A section of the Nairobi Expressway built by China Road and Bridge Corporation in Nairobi, Kenya, May 8, 2022. /Xinhua
In today's rapidly changing world, it is crucial to understand the historical context and motivations behind the actions of global powers. One such example is China's long-standing commitment to foreign aid, which dates back to the very foundation of the People's Republic of China.
Delving into the past, the present, and the future of China's foreign aid sheds light on China's development trajectory, its foreign policy objectives, and its global impact. By examining how China has provided assistance to other developing countries in different historical periods, we can gain insights into China's domestic challenges, international relations, and global vision.
By analyzing how China has adapted its foreign aid strategies to changing circumstances, we can appreciate China's pragmatism, flexibility, and innovation. And by evaluating how China has contributed to the global development agenda, we can assess China's role and responsibility as a rising power.
In 1950, under the leadership of the late Chinese leader Mao Zedong, China was a newly established nation facing a myriad of domestic and international challenges. On the domestic front, China had to cope with the aftermath of a civil war that had divided the country as well as the Japanese invasion which left millions dead or displaced and a legacy of foreign domination and exploitation, which had weakened its sovereignty and economy. On the international front, China had to confront the hostility of the United States and balance its relations with the Soviet Union.
Despite facing so many challenges and being underdeveloped, China still provided foreign aid to other developing countries. These external assistance programs included military and food assistance to DPRK and Vietnam to support their struggles against U.S. and French military forces, respectively, in the early 1950s.
China also extended economic and technical assistance to other Asian and African countries that were seeking independence from colonial rule or pursuing socialist development. China's foreign aid in this period was motivated by a combination of ideological solidarity, diplomatic recognition, and strategic interests.
Since then, China's foreign aid has evolved with its changing domestic and international circumstances. After the reform and opening up in 1978, China shifted its emphasis from ideology to pragmatism, and from self-reliance to interdependence. China's foreign aid became more diversified, flexible, and market-oriented.
China also increased its cooperation with multilateral institutions and other aid providers. China's foreign aid at this stage was driven by a mix of economic benefits, political influence, and global responsibility. For example, China helped build the Tanzania-Zambia Railway in the 1970s, joined the World Bank and the Asian Development Bank in the 1980s, and launched the Forum on China-Africa Cooperation in the 2000s.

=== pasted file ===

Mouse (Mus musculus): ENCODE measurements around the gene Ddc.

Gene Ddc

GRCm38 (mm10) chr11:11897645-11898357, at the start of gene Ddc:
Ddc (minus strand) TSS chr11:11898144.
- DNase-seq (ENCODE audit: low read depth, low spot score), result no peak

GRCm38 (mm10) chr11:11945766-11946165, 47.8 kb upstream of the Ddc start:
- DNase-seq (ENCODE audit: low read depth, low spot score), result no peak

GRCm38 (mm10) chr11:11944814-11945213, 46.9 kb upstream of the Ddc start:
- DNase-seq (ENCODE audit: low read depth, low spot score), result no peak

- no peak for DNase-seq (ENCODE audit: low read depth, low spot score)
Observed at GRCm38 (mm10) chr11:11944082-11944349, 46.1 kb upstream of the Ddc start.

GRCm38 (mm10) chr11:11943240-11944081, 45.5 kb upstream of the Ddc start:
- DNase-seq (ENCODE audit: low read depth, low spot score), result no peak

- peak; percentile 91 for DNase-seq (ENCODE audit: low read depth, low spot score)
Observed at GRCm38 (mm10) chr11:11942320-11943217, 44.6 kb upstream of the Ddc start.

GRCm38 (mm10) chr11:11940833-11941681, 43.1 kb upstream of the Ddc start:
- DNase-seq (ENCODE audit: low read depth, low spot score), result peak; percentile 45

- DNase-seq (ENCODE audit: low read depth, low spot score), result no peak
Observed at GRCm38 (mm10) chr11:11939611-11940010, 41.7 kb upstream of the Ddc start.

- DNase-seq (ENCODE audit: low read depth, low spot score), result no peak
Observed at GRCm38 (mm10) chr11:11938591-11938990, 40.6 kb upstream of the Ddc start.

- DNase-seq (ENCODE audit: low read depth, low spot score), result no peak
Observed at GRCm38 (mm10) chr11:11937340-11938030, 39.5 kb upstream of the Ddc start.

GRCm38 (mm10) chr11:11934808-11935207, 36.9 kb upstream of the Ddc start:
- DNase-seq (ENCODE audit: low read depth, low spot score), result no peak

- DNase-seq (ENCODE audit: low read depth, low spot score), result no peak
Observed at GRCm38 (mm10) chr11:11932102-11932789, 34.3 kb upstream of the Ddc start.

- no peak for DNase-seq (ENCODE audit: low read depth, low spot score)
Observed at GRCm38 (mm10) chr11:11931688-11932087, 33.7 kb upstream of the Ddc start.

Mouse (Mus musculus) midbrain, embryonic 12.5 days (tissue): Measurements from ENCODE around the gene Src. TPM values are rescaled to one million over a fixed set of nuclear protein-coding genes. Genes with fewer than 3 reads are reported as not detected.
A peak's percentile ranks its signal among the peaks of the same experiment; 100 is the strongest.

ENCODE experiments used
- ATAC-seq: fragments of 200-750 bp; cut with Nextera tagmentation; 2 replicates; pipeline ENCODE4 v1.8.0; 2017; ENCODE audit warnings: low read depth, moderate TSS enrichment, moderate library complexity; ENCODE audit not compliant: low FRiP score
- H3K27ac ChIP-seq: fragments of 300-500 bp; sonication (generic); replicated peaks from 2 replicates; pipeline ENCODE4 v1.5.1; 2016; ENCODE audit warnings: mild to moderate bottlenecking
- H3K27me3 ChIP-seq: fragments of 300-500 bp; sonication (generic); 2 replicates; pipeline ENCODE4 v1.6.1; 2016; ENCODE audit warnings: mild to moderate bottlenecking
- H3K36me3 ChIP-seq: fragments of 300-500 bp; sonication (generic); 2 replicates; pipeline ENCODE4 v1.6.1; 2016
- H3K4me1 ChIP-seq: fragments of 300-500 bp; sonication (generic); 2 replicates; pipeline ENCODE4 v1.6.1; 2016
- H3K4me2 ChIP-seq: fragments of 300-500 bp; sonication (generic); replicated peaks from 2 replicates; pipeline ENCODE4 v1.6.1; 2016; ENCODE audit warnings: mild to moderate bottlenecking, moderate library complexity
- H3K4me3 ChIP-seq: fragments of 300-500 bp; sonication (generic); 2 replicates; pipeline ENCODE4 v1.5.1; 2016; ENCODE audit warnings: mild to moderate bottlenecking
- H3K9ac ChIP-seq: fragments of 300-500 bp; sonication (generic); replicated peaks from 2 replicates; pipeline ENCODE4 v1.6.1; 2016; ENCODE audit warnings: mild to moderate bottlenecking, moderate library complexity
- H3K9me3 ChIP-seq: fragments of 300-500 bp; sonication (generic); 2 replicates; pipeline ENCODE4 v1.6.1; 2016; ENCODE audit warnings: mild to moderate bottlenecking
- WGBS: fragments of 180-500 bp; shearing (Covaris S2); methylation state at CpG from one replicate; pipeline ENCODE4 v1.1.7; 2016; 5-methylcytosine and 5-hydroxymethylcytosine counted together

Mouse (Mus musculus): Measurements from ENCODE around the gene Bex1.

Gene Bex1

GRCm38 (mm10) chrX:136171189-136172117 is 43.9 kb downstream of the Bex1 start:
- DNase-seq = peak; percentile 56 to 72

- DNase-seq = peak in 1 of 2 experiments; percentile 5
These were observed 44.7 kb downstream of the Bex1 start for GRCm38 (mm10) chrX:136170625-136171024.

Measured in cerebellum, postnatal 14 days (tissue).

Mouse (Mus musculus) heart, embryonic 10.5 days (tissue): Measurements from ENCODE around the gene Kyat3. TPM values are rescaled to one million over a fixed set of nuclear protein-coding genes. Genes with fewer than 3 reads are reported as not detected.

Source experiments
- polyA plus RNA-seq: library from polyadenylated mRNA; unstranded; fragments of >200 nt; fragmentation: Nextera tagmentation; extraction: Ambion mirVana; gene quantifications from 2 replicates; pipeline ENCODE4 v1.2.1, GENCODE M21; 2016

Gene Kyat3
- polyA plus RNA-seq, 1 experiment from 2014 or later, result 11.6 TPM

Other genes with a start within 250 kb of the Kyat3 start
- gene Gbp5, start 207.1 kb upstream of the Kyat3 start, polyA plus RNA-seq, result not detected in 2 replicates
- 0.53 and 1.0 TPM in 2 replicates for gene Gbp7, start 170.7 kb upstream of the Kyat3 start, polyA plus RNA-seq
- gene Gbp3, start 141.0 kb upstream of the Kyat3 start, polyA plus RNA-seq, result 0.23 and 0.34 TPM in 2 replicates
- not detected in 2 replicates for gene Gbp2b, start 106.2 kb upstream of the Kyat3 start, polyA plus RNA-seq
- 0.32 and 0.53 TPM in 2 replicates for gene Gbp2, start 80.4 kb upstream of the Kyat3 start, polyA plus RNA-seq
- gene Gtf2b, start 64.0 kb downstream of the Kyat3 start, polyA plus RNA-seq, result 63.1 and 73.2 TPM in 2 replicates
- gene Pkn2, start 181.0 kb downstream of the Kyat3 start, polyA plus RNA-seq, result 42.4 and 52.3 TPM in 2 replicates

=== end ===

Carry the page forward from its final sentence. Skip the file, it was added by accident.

Passengers leave a train after arriving at the Dar es Salaam station of Tanzania-Zambia Railway in Dar es Salaam, Tanzania, February 14, 2019. /Xinhua
In recent years, under the guidance of the 'Belt and Road Initiative (BRI) and Global Development Initiatives (GDI), China has continuously deepened its cooperation with relevant countries and strengthened its assistance in infrastructure construction, technology and experience sharing.
A 2022 IMF report pointed out that China's aid has promoted the social and economic development of the receiving countries. China's foreign aid in this stage is influenced by a variety of factors, such as national interests, global governance, public opinion, and recipient needs.
China's achievements in foreign aid are impressive, but there are also some opportunities for improvement. For example, China could further enhance the transparency of its aid programs, strengthen coordination and communication with other stakeholders, further address the environmental and social impacts of its projects, and more proactively address the debt sustainability concerns of some recipient countries. These measures would not only benefit the recipients but also further enhance China's reputation and credibility as a responsible foreign aid provider.
China has come a long way as a provider of foreign aid. Its foreign aid reflects its historical legacy, current reality, and future vision. As a developing country itself, China understands intimately the needs and aspirations of other developing countries. As a rising power, China also recognizes its role and obligations in global affairs. As a partner for development, China is willing to share its experience and resources with others.
China's foreign aid is not only an expression of its national interests but also a manifestation of its global citizenship and ability to adapt to evolving global needs and opportunities.
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